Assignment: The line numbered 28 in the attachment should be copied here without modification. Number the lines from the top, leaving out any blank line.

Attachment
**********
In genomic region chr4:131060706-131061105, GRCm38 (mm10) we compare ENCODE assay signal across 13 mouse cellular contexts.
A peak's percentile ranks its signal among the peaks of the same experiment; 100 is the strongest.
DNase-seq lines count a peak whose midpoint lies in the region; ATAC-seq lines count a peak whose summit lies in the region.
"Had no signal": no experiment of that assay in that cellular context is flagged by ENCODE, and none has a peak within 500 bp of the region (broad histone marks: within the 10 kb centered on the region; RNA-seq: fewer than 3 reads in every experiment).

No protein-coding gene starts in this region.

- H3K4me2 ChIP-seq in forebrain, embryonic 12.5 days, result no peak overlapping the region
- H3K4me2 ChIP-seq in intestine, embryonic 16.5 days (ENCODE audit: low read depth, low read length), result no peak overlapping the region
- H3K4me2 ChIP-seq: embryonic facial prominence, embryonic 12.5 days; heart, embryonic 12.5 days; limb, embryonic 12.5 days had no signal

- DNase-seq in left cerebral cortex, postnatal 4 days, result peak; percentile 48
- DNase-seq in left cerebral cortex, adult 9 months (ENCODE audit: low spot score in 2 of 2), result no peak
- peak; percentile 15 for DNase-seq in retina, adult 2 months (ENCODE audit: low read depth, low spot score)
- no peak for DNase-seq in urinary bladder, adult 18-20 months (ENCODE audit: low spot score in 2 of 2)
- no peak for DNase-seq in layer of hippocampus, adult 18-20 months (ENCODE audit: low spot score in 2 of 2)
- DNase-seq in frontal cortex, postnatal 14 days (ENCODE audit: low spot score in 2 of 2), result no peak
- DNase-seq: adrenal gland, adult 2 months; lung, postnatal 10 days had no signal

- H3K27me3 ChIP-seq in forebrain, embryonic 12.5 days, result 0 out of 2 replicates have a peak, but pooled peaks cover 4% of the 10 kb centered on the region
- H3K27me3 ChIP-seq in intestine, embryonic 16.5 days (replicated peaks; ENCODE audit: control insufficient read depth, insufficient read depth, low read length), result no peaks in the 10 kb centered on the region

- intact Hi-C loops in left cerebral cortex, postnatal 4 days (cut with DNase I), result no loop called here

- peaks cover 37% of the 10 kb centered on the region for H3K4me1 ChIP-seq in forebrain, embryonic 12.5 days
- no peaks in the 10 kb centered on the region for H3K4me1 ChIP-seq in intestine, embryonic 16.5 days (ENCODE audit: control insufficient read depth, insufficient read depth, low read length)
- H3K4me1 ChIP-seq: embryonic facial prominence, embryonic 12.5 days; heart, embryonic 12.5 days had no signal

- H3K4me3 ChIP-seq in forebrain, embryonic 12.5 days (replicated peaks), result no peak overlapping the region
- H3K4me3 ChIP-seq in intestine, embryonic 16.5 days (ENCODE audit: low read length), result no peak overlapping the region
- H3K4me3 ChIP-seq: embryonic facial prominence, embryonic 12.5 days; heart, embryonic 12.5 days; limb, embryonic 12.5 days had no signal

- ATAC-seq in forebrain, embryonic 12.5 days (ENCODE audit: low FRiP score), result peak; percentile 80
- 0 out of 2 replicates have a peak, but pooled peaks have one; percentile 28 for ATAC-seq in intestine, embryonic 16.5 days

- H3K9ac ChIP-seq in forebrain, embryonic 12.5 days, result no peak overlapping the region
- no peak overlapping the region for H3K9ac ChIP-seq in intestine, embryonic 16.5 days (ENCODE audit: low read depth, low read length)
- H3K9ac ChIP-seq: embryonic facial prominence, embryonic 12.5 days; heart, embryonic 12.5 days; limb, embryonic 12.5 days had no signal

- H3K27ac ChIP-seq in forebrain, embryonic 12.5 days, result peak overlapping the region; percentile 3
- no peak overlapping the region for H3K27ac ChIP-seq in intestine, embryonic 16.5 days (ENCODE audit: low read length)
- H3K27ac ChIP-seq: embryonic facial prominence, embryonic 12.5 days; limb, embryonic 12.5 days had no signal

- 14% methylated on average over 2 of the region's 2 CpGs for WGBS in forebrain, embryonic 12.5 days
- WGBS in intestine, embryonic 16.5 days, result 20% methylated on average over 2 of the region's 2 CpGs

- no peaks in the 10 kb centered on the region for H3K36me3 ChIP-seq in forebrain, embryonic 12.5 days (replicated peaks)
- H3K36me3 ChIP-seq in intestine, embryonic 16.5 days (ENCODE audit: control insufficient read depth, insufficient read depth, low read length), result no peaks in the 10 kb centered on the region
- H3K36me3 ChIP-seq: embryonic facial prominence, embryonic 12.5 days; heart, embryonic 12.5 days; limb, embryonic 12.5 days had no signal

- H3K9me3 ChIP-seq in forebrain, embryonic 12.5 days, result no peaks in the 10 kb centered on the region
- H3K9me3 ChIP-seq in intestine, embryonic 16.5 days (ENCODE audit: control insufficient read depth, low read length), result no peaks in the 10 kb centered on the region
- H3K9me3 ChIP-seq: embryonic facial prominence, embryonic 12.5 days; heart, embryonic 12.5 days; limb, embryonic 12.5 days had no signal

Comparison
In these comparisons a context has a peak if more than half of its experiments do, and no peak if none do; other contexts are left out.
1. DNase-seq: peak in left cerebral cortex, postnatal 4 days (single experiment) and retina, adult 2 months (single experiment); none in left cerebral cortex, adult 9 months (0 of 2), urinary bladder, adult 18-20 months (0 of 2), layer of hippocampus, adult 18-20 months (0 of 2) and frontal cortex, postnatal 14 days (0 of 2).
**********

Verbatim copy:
- no peak overlapping the region for H3K9ac ChIP-seq in intestine, embryonic 16.5 days (ENCODE audit: low read depth, low read length)